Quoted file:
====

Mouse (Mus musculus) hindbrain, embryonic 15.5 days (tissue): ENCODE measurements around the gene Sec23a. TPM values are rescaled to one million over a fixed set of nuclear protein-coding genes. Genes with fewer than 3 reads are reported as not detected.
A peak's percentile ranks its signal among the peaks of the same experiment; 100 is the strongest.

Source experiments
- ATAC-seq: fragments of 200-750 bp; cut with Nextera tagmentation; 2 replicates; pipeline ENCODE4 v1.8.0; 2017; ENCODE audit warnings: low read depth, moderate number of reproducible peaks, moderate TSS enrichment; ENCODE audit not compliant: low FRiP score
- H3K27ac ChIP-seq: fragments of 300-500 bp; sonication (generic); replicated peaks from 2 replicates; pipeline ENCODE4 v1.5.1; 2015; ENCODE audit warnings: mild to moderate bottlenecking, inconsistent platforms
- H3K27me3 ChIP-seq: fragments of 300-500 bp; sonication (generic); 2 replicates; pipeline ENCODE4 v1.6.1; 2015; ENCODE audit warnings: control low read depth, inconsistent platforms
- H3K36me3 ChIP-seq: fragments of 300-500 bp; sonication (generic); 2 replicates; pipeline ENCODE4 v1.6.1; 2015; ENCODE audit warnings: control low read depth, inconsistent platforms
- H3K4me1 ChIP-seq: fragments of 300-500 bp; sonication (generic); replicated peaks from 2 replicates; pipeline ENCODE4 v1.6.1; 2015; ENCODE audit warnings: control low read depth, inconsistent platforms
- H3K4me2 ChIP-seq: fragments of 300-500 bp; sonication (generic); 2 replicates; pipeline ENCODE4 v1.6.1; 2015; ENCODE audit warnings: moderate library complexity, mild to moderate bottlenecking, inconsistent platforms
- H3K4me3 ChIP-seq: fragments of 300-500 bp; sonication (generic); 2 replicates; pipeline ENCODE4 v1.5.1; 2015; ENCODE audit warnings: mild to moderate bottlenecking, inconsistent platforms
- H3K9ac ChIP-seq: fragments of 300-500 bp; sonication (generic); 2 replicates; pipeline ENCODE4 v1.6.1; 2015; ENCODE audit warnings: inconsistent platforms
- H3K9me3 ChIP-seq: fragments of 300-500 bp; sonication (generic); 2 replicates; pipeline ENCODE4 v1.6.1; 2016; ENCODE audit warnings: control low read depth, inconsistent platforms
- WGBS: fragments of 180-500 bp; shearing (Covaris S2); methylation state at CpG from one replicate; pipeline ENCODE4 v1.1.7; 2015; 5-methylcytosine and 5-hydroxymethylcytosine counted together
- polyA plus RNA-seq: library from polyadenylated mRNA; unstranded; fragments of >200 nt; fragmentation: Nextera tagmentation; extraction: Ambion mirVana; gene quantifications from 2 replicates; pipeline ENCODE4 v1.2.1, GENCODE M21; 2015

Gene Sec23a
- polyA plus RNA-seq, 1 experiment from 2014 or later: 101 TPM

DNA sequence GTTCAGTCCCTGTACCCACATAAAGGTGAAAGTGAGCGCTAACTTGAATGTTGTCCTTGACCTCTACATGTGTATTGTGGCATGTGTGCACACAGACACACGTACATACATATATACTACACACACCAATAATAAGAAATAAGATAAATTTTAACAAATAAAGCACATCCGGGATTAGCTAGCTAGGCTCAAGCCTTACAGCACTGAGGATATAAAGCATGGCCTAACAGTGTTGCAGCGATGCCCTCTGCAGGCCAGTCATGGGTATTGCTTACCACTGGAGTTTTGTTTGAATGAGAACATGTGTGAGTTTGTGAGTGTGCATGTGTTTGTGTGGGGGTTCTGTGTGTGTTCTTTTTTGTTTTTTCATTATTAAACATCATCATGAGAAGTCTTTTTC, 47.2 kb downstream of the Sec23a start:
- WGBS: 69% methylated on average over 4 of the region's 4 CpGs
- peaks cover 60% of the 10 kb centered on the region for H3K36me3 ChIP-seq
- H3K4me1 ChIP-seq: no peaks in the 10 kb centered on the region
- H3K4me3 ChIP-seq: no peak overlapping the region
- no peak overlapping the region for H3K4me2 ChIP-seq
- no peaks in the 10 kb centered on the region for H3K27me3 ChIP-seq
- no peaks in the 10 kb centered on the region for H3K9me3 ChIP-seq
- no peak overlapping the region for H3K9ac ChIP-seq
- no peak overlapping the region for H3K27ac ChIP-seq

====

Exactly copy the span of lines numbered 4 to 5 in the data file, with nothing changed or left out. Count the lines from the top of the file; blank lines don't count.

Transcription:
- ATAC-seq: fragments of 200-750 bp; cut with Nextera tagmentation; 2 replicates; pipeline ENCODE4 v1.8.0; 2017; ENCODE audit warnings: low read depth, moderate number of reproducible peaks, moderate TSS enrichment; ENCODE audit not compliant: low FRiP score
- H3K27ac ChIP-seq: fragments of 300-500 bp; sonication (generic); replicated peaks from 2 replicates; pipeline ENCODE4 v1.5.1; 2015; ENCODE audit warnings: mild to moderate bottlenecking, inconsistent platforms